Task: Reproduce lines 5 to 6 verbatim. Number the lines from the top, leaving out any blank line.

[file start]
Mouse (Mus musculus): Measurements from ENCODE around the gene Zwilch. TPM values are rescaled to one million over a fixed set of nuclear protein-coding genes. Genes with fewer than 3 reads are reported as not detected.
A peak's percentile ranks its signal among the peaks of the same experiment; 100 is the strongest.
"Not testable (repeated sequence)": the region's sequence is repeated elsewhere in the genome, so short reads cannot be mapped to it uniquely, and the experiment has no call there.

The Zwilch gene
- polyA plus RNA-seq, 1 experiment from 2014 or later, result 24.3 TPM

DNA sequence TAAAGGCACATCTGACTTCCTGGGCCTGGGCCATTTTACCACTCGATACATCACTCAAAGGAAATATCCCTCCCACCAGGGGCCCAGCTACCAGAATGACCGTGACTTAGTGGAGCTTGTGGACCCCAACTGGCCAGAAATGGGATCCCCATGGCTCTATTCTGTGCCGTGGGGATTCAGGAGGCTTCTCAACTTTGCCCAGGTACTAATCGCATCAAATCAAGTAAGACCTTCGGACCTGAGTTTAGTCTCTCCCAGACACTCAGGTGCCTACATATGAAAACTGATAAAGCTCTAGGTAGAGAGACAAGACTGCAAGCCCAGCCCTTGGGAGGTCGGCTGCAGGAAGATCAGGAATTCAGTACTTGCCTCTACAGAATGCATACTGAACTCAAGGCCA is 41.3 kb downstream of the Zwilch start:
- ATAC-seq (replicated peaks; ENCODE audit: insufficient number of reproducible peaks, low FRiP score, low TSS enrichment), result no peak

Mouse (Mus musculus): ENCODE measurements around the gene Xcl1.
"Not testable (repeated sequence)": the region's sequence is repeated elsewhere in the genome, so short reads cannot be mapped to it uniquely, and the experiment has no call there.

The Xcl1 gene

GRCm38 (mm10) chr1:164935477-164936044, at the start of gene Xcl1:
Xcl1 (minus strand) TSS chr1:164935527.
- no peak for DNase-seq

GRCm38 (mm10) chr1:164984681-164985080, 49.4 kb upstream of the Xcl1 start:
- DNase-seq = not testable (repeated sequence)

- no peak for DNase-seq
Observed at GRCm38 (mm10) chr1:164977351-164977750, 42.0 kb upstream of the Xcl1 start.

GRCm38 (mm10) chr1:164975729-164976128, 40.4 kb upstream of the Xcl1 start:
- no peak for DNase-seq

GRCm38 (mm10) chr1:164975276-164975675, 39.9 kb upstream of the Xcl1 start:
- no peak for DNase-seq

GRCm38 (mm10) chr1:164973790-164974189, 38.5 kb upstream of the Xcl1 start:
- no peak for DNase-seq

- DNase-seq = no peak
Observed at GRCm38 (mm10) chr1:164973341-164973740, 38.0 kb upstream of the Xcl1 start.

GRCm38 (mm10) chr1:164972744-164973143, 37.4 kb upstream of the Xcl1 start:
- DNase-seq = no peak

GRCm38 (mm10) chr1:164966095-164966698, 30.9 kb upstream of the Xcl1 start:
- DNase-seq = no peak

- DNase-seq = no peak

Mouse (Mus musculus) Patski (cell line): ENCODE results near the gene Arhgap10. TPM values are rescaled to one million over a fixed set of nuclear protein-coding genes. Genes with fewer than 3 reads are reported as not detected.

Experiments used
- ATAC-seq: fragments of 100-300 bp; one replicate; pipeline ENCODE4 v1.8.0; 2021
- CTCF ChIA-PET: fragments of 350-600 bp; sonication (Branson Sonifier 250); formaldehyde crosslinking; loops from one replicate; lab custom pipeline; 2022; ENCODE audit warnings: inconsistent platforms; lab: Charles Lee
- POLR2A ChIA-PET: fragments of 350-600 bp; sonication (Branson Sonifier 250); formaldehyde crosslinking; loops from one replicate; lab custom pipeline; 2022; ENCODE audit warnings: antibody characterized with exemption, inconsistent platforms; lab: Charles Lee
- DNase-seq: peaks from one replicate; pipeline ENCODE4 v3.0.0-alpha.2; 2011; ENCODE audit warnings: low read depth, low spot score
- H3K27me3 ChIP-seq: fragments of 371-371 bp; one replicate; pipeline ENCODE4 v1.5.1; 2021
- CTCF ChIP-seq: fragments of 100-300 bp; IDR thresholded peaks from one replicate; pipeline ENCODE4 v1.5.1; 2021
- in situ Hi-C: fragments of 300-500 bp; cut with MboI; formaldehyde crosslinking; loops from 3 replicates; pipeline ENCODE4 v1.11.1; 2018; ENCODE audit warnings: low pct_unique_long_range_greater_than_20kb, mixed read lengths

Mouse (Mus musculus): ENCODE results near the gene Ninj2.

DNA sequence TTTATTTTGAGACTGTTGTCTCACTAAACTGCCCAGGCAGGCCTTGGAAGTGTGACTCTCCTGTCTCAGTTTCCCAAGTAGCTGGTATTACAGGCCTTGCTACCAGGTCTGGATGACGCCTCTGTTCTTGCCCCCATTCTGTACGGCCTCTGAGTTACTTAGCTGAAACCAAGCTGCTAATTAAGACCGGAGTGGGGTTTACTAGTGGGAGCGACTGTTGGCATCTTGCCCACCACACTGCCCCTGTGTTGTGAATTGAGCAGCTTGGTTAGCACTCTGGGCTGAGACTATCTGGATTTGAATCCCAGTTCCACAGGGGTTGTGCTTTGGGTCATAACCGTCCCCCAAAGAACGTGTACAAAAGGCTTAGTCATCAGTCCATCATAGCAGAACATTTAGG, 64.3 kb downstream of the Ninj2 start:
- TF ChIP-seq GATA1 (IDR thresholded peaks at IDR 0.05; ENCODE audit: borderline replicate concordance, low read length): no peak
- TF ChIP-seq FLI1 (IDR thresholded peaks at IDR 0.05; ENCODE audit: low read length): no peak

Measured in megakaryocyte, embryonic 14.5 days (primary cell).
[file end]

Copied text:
- polyA plus RNA-seq, 1 experiment from 2014 or later, result 24.3 TPM

DNA sequence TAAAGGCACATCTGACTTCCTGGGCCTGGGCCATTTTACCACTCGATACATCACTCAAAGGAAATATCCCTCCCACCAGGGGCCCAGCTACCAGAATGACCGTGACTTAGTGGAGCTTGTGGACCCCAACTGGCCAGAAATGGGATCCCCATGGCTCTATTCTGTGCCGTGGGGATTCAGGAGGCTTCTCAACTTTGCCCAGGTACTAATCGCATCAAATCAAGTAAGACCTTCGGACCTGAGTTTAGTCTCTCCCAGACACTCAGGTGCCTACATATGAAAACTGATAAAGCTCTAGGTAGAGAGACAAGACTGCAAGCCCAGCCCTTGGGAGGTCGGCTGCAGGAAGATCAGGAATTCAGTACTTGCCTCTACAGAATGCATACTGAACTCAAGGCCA is 41.3 kb downstream of the Zwilch start: